PIG China

China’s Leftover Women

An evocative new film from cosmetics brand SK-II, produced by US production company TOOL of North America, and locally by PIG China, directed by Floyd Russ with creative ideas and strategy by agency Forsman & Bodenfors, highlights an emotionally charged phenomenon permeating modern Chinese society.  The film, which has received over 1 million views on Youku within 24 hours of its initial release, uncovers the plight of ‘leftover’ women – a term that has come into common usage in China in recent years to describe unmarried women – and challenges the unforgiving attitudes of their overbearing parents.

Screen Shot 2016-04-07 at 19.19.16

China’s development steam train has brought immeasurable benefits but left a wake of social problems, including a chasm in values between conservative parents and their grown up children. This means having a career, being independent and choosing one’s own destiny, combined with the influence of western culture in which the sanctity of marriage continues to be eroded, has led to a major shift in attitude among China’s Generation Y.

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Their parents however, raised in deeply conservative times, hold a staunch set of contrasting beliefs. Marriage is a central tenet of the all-important family unit. For them, it is not possible that a daughter could be happy, or sufficiently well off to lead a comfortable life without a husband, something she will find increasingly difficult to find after the age of twenty-five, when she will be deemed ‘over the hill’. Filial piety, a cornerstone of traditional Chinese values, dictates that your parents’ wishes and beliefs should be respected. They have been selfless in raising the child and it is the duty of the grown up child to pay them back.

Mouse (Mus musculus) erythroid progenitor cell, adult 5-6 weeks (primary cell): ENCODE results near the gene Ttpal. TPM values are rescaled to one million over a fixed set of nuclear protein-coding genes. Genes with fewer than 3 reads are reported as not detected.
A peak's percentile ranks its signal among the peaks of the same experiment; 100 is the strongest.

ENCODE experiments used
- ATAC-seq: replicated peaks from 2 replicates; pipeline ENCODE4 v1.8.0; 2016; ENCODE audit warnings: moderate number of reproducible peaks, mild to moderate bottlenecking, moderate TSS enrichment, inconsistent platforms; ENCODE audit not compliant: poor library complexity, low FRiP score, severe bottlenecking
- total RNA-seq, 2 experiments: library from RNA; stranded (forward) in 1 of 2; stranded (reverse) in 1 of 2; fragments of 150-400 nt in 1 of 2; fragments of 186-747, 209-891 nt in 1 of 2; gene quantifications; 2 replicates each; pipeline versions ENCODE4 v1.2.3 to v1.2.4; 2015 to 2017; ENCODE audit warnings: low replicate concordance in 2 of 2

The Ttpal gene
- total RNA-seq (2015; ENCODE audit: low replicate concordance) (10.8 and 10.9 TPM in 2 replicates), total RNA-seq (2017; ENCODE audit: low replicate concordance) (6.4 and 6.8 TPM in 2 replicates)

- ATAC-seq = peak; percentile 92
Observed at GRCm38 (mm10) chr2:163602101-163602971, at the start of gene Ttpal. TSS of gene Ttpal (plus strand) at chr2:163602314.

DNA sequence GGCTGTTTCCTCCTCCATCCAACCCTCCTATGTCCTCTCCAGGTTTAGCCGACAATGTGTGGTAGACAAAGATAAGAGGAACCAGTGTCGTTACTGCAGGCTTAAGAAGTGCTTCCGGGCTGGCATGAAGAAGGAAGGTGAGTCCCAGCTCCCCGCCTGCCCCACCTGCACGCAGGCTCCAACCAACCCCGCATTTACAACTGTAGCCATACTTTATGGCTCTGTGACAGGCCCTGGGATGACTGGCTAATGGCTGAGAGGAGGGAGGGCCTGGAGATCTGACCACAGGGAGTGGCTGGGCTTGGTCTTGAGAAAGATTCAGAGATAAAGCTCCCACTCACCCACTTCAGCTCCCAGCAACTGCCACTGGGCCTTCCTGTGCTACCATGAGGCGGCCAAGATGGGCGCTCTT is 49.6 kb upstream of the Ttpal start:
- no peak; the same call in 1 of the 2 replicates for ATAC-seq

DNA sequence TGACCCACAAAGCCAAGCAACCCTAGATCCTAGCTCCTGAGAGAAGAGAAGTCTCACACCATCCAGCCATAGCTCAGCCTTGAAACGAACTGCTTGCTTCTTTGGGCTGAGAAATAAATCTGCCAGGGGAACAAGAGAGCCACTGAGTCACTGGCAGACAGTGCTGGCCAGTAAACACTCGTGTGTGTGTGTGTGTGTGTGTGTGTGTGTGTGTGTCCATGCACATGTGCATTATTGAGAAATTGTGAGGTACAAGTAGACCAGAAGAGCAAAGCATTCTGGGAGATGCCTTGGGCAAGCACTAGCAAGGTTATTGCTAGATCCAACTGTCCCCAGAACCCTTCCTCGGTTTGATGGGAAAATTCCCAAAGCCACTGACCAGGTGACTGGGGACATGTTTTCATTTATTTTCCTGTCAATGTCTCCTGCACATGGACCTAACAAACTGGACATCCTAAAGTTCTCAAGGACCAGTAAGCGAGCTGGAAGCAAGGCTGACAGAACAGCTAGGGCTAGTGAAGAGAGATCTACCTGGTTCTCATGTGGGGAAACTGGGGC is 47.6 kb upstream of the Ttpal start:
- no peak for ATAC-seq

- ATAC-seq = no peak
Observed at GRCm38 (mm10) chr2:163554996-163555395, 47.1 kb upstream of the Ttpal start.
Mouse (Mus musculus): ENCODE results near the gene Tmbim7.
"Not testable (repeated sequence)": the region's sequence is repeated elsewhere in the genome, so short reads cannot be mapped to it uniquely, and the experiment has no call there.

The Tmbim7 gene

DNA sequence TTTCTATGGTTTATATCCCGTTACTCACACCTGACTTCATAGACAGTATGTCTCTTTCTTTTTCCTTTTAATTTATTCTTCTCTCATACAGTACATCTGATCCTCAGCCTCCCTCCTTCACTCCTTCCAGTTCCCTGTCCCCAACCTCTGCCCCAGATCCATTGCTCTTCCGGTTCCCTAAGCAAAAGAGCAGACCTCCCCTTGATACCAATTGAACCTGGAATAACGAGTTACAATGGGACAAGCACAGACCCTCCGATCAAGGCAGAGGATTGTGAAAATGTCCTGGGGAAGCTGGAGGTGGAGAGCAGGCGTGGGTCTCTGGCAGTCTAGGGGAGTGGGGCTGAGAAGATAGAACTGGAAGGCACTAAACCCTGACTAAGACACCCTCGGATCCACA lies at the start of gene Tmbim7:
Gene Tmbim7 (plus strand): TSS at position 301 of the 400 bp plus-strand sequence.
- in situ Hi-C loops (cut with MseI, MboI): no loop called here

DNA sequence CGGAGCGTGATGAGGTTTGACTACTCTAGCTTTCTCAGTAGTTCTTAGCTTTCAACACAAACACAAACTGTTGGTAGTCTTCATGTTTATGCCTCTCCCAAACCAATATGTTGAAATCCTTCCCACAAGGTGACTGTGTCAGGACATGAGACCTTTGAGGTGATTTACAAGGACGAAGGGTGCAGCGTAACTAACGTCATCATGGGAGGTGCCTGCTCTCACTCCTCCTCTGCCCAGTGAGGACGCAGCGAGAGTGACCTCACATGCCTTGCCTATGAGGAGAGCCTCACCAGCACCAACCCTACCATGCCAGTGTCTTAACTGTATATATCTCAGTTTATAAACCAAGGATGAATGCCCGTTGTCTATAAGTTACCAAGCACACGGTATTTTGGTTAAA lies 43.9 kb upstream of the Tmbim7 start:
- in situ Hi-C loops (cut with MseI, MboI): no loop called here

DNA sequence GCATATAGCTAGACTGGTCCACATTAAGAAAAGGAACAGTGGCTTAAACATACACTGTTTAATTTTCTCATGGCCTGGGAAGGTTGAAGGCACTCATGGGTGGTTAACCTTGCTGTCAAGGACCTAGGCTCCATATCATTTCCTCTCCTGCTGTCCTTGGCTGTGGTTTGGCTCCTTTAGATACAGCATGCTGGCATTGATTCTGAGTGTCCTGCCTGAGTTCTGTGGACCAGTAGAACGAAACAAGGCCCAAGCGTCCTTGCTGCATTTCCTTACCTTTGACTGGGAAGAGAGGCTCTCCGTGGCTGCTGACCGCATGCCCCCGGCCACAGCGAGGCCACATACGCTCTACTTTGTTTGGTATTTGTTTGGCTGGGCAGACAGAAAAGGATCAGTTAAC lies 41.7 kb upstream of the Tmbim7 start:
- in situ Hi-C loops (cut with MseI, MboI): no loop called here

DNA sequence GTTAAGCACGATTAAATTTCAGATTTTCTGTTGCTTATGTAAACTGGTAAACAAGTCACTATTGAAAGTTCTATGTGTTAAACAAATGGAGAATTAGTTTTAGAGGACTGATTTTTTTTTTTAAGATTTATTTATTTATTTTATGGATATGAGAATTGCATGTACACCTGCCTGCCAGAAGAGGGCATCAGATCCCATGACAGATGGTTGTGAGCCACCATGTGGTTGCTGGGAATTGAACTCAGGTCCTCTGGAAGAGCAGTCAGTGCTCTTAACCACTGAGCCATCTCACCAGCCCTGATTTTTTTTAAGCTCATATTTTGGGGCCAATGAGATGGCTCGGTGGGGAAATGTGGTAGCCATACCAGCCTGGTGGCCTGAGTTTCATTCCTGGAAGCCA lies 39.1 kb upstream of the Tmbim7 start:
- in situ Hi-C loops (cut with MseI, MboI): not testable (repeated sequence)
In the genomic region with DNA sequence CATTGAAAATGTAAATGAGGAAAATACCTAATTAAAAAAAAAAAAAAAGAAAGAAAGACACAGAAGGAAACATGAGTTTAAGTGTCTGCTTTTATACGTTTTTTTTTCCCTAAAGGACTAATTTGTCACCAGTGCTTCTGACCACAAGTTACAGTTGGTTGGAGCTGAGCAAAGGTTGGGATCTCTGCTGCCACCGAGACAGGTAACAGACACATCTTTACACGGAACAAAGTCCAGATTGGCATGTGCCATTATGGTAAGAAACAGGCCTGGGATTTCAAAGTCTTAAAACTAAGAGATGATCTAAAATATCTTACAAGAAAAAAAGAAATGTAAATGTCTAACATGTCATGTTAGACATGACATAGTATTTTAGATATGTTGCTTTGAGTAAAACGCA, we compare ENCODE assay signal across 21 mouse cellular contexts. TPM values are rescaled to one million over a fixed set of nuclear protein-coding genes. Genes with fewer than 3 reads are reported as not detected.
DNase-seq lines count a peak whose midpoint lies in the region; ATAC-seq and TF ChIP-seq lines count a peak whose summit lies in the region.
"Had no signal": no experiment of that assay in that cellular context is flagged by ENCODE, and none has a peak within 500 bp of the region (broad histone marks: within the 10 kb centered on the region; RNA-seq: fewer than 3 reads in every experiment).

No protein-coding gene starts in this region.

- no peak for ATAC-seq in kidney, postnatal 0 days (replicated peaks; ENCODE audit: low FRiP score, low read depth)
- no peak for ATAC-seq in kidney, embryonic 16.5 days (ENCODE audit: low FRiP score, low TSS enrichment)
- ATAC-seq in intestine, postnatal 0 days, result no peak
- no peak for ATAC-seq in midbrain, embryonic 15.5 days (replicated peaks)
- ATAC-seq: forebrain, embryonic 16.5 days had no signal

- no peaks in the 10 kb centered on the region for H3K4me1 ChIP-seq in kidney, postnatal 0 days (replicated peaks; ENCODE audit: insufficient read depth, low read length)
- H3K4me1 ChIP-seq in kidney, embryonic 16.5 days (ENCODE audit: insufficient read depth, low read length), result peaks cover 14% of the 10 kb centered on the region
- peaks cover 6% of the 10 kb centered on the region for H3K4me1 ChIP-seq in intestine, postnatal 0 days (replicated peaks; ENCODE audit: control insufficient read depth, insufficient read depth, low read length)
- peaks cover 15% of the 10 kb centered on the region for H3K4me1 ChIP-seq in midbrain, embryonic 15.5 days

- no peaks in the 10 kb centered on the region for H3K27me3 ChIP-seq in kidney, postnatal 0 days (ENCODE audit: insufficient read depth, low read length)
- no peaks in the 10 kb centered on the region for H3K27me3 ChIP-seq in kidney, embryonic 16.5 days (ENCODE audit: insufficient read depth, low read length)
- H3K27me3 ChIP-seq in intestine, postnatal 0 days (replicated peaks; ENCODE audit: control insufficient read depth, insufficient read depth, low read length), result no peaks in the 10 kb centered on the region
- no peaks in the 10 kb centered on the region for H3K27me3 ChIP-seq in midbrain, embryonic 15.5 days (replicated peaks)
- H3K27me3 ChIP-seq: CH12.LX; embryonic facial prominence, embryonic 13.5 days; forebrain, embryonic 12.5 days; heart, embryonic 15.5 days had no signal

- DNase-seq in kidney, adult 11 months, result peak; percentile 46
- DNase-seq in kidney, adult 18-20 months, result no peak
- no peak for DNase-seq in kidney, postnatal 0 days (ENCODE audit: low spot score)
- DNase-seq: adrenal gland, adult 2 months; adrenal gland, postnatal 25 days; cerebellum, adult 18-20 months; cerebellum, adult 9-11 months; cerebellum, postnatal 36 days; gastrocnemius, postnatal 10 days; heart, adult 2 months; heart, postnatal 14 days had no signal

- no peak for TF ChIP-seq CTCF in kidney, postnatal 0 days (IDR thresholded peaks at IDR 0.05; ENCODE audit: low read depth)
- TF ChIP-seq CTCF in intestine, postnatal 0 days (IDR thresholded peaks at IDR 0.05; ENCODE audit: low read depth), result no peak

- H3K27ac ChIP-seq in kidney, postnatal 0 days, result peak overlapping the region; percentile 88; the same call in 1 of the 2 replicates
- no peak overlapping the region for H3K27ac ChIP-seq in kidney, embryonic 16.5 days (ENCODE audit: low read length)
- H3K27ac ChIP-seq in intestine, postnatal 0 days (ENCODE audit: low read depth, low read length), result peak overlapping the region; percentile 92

Screen Shot 2016-04-07 at 19.19.41People’s Park ‘Marriage Market’, Shanghai

The results of this generational divide are bizarre and depressing. A booming matchmaking industry plays out alongside ‘marriage markets’ across the country, regular gatherings at which parents and grandparents shop their unwed offspring around like animals at a farmers market. Parents worry themselves sick and place blame on the child. Desperation to see their daughter marry leads to unhappy relationships and a soaring divorce rate.

While it is unlikely that a single film will effect any change in the deeply embedded attitudes of Chinese parents, the already buzzing discourse online confirms that this is a real issue for millions of women across China. Hopefully bringing the problem into the spotlight and sharing their experiences can provide China’s single women with some measure of relief.

Credits:

  • Client: SK-II
  • Advertisers Supervisor: Kylene Campos
  • Advertisers Supervisor Titel: Brand Director, Global SK-II
  • Creative Agency: Forsman & Bodenfors
  • Account Supervisor: Susanna Fagring
  • Account Manager: Linda Tiderman
  • Art Director: Sophia Lindholm, Karina Ullensvang
  • Copywriter: Tove Eriksen Hillblom
  • Designer: Christian Sundén
  • Planner: My Troedsson
  • PR Strategist: Amat Levin
  • Agency Producer, Film/Digital: Alexander Blidner (film), Peter Gaudiano (digital)
  • Production company: Tool
  • Postproduction: Cut n Run
  • Media/PR agency (inkl. adress etc): BeOn
  • Director: Floyd Russ
  • Producer: Mary Church
  • Music: Victor Magro / Future Perfect Music 
  • Exec producer: Robert Helphand
  • D.O.P: Jacob Moller
  • Editor: Robert Ryang
  • Sound: Cut n Run